I really appreciate the practical side to your post, governing requires building coalitions where people agree on policy but disagree on philosophy.

  • Fernando Teson

    Protectionism is bad; agricultural subsidies are especially bad because, in addition to the usual reasons (opportunity costs, etc.) they aggravate world poverty. BTW, many progressives are protectionists (as these comments show) so I’m pessimistic about agreement there, as I wrote earlier.
    Another area where BHL and progressives may agree: support for gay marriage, although I suspect the reasons given by each may be slightly different.
    For what is worth, two areas where I tend to agree with progressives rather than with libertarians: gun control and the death penalty.

  • John V


    I didn’t realize libertarians and progressives had differing views on the Death Penalty.

  • Fernando Teson

    True, take that back.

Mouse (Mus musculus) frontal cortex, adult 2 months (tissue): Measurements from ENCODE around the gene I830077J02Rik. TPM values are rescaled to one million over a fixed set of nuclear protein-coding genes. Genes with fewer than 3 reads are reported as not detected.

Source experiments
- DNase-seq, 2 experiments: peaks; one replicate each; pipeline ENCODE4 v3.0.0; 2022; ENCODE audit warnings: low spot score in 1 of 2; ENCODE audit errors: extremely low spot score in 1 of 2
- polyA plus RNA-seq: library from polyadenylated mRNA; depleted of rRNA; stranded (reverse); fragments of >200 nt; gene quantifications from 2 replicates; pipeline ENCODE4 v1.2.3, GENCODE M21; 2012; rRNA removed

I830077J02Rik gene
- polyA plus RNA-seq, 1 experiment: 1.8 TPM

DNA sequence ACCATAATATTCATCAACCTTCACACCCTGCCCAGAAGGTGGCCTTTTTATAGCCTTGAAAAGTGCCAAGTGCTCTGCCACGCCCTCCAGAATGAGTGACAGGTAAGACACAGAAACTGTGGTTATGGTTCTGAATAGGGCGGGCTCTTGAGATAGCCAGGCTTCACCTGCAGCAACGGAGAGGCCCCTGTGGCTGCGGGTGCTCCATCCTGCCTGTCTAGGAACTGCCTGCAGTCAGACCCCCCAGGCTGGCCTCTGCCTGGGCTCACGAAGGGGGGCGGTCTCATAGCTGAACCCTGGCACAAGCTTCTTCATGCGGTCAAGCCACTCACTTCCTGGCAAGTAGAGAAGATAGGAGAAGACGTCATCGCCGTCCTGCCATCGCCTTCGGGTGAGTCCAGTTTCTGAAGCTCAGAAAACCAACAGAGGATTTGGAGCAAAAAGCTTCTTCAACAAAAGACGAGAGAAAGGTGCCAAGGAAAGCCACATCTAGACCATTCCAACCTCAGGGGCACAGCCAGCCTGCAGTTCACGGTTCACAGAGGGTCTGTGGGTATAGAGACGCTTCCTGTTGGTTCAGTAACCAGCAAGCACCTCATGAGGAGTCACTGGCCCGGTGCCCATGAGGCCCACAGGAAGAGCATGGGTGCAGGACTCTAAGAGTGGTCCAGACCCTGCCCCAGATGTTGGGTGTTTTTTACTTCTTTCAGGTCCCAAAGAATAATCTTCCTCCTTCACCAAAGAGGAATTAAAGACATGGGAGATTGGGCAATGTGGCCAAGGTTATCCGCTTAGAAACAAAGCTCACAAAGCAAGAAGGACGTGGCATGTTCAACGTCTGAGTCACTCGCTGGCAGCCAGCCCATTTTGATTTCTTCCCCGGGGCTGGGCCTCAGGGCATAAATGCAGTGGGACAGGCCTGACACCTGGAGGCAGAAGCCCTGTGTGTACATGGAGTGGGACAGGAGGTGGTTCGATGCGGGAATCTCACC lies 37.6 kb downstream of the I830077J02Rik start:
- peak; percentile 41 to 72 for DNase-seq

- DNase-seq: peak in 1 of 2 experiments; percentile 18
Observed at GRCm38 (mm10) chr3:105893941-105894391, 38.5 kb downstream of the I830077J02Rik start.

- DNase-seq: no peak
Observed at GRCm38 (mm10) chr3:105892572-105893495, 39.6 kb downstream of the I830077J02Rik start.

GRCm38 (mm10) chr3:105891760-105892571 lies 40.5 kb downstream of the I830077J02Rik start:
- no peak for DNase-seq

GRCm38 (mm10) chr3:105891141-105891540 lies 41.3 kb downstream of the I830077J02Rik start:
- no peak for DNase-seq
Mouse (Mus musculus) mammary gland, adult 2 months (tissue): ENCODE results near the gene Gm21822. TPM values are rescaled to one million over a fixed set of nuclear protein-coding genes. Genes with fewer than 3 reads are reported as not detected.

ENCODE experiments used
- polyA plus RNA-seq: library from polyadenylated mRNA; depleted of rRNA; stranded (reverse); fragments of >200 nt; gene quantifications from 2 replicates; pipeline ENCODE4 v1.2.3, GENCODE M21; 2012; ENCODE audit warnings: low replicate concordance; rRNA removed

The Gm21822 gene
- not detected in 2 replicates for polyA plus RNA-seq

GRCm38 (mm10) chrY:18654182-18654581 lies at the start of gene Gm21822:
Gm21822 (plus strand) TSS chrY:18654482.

• Very interesting post.

    I would say though, I don’t really agree that arguments about the minimum wage or universal healthcare are really more “interesting” than arguments about the war on drugs or immigration. I see what you mean by “interesting” as in genuinely intellectually difficult, but I think that all of these other policies have intellectual difficulties and even to the extent that these intellectual difficulties are “less interesting” to you, it is still very interesting to study and understand the effects of current policy and the political challenges of changing it.

    I suppose the real question I would ask is this. Why do libertarians usually prefer to ally with conservatives over liberals? In an ideal world (from a libertarian perspective) there would be a separate libertarian political party. However, given the way our country is structured (winner take all elections) there really is only room for two political parties, and those parties are dominated by either conservatives (the Republican party) or by liberals (the Democratic party).